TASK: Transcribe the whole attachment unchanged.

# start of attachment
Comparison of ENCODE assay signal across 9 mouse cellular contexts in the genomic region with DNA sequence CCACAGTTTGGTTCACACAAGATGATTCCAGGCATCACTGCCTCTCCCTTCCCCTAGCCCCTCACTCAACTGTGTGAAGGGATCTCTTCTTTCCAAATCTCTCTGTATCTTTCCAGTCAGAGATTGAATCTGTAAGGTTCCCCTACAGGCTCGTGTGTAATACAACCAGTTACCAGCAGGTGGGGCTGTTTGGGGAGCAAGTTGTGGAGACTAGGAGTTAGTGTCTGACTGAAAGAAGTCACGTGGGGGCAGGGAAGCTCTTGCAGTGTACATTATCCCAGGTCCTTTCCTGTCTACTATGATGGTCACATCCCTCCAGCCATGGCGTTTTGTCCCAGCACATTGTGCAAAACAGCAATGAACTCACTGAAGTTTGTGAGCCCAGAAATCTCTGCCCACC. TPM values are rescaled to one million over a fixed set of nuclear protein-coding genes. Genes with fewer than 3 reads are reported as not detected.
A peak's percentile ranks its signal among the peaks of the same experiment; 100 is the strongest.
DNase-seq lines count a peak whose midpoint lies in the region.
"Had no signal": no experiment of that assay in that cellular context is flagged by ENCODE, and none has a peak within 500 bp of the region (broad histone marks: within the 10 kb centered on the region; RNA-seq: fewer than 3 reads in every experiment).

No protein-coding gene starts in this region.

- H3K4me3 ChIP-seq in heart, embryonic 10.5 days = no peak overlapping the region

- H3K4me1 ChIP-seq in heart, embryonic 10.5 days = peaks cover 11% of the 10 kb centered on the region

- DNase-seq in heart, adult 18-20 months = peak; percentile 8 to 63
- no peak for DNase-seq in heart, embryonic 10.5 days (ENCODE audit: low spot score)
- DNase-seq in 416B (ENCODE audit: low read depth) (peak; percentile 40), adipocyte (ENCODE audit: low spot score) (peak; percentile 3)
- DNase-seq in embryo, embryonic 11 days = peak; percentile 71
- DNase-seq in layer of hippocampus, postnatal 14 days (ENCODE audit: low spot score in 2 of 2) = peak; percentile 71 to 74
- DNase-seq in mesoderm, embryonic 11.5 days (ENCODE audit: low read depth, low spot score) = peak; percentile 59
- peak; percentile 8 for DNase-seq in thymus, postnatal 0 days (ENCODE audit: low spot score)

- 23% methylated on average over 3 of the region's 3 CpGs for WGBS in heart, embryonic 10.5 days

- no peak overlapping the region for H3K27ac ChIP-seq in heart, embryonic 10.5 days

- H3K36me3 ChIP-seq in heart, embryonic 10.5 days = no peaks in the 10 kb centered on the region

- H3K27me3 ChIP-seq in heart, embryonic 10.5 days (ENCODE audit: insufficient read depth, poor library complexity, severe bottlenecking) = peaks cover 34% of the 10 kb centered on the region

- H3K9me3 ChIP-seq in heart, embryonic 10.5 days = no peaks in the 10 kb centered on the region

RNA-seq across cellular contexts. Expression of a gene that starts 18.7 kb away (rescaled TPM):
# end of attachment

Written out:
Comparison of ENCODE assay signal across 9 mouse cellular contexts in the genomic region with DNA sequence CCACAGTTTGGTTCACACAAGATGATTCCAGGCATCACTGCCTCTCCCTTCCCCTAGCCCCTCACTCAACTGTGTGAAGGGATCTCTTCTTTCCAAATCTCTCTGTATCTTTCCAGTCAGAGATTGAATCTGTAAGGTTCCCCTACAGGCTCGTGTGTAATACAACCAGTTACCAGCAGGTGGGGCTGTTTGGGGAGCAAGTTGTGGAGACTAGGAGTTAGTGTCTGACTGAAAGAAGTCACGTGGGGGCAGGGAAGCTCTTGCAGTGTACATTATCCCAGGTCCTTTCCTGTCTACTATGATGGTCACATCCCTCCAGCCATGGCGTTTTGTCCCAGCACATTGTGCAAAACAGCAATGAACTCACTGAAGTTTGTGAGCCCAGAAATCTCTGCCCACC. TPM values are rescaled to one million over a fixed set of nuclear protein-coding genes. Genes with fewer than 3 reads are reported as not detected.
A peak's percentile ranks its signal among the peaks of the same experiment; 100 is the strongest.
DNase-seq lines count a peak whose midpoint lies in the region.
"Had no signal": no experiment of that assay in that cellular context is flagged by ENCODE, and none has a peak within 500 bp of the region (broad histone marks: within the 10 kb centered on the region; RNA-seq: fewer than 3 reads in every experiment).

No protein-coding gene starts in this region.

- H3K4me3 ChIP-seq in heart, embryonic 10.5 days = no peak overlapping the region

- H3K4me1 ChIP-seq in heart, embryonic 10.5 days = peaks cover 11% of the 10 kb centered on the region

- DNase-seq in heart, adult 18-20 months = peak; percentile 8 to 63
- no peak for DNase-seq in heart, embryonic 10.5 days (ENCODE audit: low spot score)
- DNase-seq in 416B (ENCODE audit: low read depth) (peak; percentile 40), adipocyte (ENCODE audit: low spot score) (peak; percentile 3)
- DNase-seq in embryo, embryonic 11 days = peak; percentile 71
- DNase-seq in layer of hippocampus, postnatal 14 days (ENCODE audit: low spot score in 2 of 2) = peak; percentile 71 to 74
- DNase-seq in mesoderm, embryonic 11.5 days (ENCODE audit: low read depth, low spot score) = peak; percentile 59
- peak; percentile 8 for DNase-seq in thymus, postnatal 0 days (ENCODE audit: low spot score)

- 23% methylated on average over 3 of the region's 3 CpGs for WGBS in heart, embryonic 10.5 days

- no peak overlapping the region for H3K27ac ChIP-seq in heart, embryonic 10.5 days

- H3K36me3 ChIP-seq in heart, embryonic 10.5 days = no peaks in the 10 kb centered on the region

- H3K27me3 ChIP-seq in heart, embryonic 10.5 days (ENCODE audit: insufficient read depth, poor library complexity, severe bottlenecking) = peaks cover 34% of the 10 kb centered on the region

- H3K9me3 ChIP-seq in heart, embryonic 10.5 days = no peaks in the 10 kb centered on the region

RNA-seq across cellular contexts. Expression of a gene that starts 18.7 kb away (rescaled TPM):